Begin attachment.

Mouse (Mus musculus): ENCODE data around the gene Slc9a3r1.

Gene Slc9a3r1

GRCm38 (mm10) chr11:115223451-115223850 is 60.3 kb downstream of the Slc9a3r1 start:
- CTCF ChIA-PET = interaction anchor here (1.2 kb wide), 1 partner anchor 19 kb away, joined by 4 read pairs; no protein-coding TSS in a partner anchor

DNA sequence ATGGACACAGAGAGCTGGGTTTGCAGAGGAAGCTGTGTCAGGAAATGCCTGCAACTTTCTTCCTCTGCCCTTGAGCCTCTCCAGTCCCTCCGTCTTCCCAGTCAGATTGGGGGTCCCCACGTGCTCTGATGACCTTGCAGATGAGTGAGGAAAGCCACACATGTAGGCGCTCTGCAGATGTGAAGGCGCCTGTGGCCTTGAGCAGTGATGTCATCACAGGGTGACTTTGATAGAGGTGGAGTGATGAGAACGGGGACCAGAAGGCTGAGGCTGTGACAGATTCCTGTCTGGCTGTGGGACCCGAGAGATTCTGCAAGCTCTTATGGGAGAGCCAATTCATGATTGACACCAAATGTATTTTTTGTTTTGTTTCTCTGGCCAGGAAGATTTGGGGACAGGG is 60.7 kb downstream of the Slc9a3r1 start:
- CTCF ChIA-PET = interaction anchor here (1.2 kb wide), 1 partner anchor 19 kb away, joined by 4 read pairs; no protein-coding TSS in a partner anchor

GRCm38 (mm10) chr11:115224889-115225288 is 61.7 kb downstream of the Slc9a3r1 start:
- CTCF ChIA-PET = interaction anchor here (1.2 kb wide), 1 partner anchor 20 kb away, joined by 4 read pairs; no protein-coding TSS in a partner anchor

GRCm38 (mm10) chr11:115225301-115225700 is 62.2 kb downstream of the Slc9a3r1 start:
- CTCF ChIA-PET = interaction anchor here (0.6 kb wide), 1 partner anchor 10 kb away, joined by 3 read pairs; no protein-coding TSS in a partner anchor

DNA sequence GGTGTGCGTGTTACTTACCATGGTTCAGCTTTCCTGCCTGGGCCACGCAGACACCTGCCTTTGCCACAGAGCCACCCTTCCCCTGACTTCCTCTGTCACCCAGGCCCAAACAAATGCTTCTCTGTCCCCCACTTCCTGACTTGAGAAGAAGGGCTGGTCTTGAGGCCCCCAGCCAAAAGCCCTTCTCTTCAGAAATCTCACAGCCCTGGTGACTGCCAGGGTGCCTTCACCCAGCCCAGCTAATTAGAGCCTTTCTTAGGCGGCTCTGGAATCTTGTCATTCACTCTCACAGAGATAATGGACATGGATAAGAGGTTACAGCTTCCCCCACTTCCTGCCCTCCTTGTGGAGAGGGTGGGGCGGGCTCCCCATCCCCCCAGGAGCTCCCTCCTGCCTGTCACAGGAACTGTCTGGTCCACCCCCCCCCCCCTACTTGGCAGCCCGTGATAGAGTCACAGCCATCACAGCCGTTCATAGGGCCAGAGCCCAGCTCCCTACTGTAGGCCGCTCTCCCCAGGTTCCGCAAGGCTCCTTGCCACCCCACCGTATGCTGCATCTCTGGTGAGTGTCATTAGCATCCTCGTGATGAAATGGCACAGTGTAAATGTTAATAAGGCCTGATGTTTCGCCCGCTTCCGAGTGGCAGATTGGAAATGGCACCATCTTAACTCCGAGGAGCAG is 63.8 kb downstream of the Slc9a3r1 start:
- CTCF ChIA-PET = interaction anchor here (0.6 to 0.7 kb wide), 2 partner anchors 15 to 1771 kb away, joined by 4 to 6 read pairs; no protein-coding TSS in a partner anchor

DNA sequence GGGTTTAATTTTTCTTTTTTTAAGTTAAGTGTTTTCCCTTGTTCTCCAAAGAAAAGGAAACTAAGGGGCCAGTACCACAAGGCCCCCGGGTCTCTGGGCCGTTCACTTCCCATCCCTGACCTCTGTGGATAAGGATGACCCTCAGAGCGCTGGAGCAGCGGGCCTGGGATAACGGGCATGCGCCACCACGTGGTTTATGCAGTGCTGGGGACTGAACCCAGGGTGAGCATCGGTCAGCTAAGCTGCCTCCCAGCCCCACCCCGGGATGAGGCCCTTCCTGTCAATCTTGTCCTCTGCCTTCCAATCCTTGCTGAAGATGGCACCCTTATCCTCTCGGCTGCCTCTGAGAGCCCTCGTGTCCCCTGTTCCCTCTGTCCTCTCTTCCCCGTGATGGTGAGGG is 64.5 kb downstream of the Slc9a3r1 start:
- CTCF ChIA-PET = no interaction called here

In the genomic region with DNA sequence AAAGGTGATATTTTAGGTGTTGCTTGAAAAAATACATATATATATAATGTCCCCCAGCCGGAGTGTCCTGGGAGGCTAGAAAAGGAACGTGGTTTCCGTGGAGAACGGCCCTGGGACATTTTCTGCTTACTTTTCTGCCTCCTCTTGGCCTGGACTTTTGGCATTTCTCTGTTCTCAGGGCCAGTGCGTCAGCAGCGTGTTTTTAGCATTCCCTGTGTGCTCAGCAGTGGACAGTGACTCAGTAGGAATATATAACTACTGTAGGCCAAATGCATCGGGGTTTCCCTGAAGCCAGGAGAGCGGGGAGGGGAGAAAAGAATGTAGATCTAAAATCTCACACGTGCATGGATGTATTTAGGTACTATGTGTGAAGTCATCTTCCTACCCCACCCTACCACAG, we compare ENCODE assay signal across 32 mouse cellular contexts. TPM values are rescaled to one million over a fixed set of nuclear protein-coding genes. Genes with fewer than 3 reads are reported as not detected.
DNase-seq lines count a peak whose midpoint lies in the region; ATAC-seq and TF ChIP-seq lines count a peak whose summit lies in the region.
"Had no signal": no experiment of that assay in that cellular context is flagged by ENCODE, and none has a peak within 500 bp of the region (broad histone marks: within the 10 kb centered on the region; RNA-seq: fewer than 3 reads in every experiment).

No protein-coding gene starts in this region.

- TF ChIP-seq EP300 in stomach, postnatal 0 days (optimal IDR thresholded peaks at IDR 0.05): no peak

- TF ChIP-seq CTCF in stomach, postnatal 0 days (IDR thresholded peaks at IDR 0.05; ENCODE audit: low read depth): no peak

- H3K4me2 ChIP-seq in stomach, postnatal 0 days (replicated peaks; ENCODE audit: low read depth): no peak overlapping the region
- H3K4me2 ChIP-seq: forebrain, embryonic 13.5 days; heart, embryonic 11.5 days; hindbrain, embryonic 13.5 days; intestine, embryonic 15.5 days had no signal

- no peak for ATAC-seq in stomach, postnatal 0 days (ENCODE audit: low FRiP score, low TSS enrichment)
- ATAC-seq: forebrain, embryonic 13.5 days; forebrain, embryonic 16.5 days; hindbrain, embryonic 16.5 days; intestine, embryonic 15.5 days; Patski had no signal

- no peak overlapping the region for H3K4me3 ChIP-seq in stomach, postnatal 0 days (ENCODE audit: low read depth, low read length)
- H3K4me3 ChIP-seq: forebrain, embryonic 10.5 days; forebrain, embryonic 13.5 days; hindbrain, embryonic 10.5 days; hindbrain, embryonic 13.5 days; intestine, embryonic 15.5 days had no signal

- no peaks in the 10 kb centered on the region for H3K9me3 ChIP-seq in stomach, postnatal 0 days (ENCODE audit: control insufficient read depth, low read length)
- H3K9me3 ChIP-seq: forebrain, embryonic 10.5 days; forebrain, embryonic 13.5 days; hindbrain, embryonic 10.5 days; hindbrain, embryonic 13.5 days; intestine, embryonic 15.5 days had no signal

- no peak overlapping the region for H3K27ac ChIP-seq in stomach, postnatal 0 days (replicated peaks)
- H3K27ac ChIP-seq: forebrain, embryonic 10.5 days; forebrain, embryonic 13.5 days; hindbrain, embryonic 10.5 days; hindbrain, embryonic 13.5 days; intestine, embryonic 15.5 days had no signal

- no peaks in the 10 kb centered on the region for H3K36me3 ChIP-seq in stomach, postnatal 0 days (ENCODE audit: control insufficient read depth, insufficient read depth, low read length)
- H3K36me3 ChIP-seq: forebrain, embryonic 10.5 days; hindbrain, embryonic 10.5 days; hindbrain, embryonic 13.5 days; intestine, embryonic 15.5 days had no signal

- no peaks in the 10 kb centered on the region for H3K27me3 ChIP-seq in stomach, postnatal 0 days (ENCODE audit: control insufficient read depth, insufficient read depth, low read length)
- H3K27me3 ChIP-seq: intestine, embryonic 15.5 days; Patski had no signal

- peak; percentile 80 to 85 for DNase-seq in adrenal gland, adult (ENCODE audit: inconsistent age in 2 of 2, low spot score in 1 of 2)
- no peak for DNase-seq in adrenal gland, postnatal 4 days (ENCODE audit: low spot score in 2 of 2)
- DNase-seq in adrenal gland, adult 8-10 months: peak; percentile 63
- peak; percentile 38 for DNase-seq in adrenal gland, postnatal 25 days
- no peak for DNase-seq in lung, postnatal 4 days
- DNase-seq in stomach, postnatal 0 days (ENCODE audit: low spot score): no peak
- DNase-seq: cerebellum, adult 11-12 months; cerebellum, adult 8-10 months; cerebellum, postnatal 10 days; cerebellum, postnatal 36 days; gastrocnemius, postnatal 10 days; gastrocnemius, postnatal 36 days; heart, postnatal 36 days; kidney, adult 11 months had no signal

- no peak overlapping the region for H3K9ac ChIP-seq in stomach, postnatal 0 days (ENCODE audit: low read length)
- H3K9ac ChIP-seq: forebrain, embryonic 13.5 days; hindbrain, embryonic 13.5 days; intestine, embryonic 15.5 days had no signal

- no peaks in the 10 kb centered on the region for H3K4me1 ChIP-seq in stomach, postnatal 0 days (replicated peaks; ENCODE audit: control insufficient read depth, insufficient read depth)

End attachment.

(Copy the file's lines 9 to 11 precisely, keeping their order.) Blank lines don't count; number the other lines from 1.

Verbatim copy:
GRCm38 (mm10) chr11:115225301-115225700 is 62.2 kb downstream of the Slc9a3r1 start:
- CTCF ChIA-PET = interaction anchor here (0.6 kb wide), 1 partner anchor 10 kb away, joined by 3 read pairs; no protein-coding TSS in a partner anchor

DNA sequence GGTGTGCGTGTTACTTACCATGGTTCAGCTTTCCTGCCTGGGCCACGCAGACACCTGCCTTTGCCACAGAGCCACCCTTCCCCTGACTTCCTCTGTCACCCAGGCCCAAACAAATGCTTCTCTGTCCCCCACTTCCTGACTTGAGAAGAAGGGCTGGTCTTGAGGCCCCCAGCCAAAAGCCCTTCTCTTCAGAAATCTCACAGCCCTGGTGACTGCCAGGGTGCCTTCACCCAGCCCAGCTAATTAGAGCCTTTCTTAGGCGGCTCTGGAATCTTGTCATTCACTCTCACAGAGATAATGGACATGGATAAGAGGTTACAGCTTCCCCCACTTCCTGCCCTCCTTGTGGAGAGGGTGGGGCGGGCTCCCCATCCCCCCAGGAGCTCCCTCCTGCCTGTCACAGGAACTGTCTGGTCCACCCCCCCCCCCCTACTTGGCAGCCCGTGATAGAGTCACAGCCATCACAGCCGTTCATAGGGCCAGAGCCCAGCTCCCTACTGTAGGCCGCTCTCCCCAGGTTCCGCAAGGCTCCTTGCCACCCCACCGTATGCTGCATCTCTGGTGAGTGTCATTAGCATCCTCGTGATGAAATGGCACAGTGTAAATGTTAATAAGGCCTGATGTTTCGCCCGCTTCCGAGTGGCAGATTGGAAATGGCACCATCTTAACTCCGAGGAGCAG is 63.8 kb downstream of the Slc9a3r1 start: